Benigno “Noynoy” Aquino III, the fifteenth elected president of the Philippines, died on Thursday, June 24 at 61 years old, due to renal failure as a complication of diabetes. He is survived by sisters Kris Aquino, Victoria Elisa Aquino-Dee, Ballsy Aquino-Cruz and Pinky Aquino-Abellada.
President Rodrigo Duterte has declared a mourning period from June 24 to July 3, during which the flag “shall be flown at half-mast from sunrise to sunset on all government buildings and installations throughout the Philippines and abroad.”
His remains were taken to Ateneo de Manila’s Church of the Gesu for a one-day viewing on June 25, until 10 p.m., before his cremation and burial at Heritage Memorial Park, where Benigno Aquino II and Corazon Aquino are laid to rest.
In his “Daang Matuwid” platform, he pledged to eliminate corruption, elevate those living at the margins of society and practice transparency in governance.
Under his administration, the country acquired its first investment grade rating owing to tightened spending rules—which stemmed corruption—reduced government debt as well as the budget deficit. Gross domestic production (GDP) also grew at an average 6.2% throughout his entire term, peaking at 7% for two years.
Notably, it was also during Aquino’s term that the country won an arbitral ruling against China over the West Philippine Sea, marking a historic ruling in July 2016, one month after he stepped down from his post.
Aquino’s term was not without its challenges. In 2015, the administration launched “Oplan Exodus” that aimed to counter Malaysian terrorist Zulkifli bin Hir, otherwise known as “Marwan” as well as Filipino bomb maker Abdul Basit Usman. However, this resulted in the deaths of some 60 individuals, 44 of whom were members of the Philippine National Police-Special Action Forces. They are now remembered as the SAF 44.
His term also brought about the Priority Development Assistance Fund, providing lawmakers a “pork barrel” or lump sum appropriation in the national budget. It will be remembered that this too became highly controversial, as certain politicians pocketed the money instead of using them for their intended purpose, which was to fund projects for the good of the public.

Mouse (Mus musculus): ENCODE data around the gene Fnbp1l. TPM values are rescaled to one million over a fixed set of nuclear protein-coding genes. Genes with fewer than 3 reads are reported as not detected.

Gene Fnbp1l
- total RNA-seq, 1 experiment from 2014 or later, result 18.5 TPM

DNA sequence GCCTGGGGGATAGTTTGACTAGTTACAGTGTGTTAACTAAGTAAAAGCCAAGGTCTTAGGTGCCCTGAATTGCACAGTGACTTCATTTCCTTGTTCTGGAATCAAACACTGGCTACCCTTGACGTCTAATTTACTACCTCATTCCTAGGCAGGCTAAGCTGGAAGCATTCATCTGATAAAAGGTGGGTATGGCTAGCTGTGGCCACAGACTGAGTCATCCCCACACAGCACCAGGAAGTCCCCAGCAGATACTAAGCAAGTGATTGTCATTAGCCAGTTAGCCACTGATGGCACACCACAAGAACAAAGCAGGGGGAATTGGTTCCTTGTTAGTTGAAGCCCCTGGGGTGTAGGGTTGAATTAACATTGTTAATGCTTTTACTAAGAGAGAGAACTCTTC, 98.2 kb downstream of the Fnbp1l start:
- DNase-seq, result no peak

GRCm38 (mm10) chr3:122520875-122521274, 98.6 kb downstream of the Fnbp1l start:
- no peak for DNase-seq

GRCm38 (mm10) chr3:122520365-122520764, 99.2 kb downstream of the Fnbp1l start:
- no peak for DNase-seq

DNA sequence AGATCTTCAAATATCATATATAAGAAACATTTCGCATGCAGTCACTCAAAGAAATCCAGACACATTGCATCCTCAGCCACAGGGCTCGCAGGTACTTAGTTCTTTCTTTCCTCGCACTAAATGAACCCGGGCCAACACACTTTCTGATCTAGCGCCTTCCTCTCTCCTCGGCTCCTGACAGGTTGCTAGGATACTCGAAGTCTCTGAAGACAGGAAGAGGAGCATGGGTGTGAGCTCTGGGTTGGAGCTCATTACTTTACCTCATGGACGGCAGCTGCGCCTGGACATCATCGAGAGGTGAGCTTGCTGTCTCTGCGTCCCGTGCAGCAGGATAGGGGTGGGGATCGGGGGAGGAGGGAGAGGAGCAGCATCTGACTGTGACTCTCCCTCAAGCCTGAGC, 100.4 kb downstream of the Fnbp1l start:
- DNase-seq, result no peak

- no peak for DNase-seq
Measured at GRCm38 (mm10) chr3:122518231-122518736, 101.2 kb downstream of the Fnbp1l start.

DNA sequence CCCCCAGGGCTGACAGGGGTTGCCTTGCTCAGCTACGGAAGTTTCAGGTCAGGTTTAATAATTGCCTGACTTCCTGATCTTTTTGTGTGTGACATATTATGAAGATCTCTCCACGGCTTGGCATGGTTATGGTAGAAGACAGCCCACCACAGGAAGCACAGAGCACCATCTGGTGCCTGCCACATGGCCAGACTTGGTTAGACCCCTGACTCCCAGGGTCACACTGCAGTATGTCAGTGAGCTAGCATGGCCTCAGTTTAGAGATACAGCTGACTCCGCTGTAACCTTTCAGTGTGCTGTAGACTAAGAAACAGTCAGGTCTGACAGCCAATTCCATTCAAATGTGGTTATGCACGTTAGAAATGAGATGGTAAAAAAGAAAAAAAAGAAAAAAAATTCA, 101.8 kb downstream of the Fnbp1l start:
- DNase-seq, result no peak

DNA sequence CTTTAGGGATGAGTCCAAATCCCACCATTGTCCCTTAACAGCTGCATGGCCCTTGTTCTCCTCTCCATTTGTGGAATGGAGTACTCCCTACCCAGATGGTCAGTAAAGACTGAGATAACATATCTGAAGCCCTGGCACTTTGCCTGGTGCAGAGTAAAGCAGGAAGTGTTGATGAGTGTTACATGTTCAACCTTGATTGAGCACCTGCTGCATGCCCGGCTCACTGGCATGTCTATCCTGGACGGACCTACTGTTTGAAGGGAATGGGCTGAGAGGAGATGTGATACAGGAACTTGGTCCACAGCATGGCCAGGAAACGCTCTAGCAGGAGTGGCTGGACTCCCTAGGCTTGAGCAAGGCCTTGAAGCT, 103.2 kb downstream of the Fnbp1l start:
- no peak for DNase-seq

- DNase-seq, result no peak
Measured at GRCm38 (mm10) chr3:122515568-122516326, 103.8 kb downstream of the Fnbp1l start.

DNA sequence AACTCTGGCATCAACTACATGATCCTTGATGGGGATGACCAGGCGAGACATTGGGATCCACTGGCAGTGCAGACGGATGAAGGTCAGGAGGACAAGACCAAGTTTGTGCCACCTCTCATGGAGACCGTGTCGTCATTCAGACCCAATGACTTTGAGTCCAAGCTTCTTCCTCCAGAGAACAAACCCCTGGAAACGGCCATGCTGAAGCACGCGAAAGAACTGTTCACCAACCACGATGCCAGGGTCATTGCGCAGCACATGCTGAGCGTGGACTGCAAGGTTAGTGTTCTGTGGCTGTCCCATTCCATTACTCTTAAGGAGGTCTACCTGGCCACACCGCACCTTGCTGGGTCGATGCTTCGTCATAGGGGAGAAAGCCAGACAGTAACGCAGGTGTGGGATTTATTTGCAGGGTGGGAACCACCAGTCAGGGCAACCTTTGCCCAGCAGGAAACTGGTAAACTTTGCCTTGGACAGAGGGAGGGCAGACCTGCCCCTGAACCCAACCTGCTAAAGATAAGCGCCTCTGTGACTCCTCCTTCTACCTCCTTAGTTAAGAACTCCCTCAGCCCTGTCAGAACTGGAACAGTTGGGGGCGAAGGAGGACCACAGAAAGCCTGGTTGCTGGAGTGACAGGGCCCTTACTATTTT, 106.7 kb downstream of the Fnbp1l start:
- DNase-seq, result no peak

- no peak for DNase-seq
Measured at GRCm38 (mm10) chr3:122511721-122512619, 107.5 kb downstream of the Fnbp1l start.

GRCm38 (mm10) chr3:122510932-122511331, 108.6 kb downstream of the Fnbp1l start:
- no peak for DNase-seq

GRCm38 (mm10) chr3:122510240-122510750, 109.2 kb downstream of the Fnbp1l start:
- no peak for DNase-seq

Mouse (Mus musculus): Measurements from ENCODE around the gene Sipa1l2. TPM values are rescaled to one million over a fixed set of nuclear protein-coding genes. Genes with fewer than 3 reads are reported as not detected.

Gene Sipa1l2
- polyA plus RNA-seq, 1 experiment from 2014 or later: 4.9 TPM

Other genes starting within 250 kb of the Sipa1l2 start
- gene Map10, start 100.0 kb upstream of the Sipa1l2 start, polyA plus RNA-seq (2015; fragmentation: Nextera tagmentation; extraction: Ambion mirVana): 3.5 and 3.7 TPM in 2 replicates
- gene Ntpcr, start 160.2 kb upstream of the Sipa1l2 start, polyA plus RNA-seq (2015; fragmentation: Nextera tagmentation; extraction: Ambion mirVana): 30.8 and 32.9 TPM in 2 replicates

His response during the aftermath of supertyphoon Yolanda in 2013 was also criticized.
Politics in his blood
Born on February 8, 1960, Benigno Simeon “Noynoy” Aquino III was the only brother to four sisters as well as the son of prolific senator Ninoy Aquino Jr. and former President Corazon Aquino, who were themselves prominent icons of democracy in the country.
Noynoy attended Ateneo de Manila University for his entire educational period, finally graduating with his degree in economics as a student of former President Gloria Macapagal Arroyo.
Shortly after however in 1980, he and his family went into exile in the United States after his father, a staunch critic and opposition leader against then-President Ferdinand Marcos, suffered a series of heart attacks and sought treatment in the US.
Three years later, Ninoy would be assassinated upon returning to the Philippines, an event that led to the successful ousting of Marcos via the EDSA People Power Revolution, after which his mother would be elected as president of the new democracy. Cory Aquino was the Philippines’ first female leader.
After spending time working at Philippine Business for Social Progress (PBSP) and Nike Philippines, Noynoy would rise to his first seat of public office in 1998 as the Representative of the 2nd district of Tarlac in the House of Representatives (HoR), also winning re-election in 2001 and 2004.
He served as the deputy speaker of the HoR in 2004 but vacated the position in 2006 to join fellow Liberal Party (LP) members in demanding for then-President Gloria Macapagal Arroyo to resign over allegations of electoral rigging.
Due to term limits in the HoR, in 2007 Noynoy won a seat in the Senate under the banner of the Genuine Opposition (GO) coalition, which included the LP.
As a senator, Noynoy sought to champion accountability and reform in the bills he proposed but encountered hiccups in his endeavors when corrupt officials subverted his work for their own gain.
In 2008, after the passing of his mother, Noynoy received enormous support and clamor for him to run for the presidency of 2010, as the LP’s standard-bearer.
With over 15 million votes under his built, on June 30, 2010, Noynoy Aquino began his first day in office as the 15th President of the Republic of the Philippines, also marking the start of his popular moniker PNoy.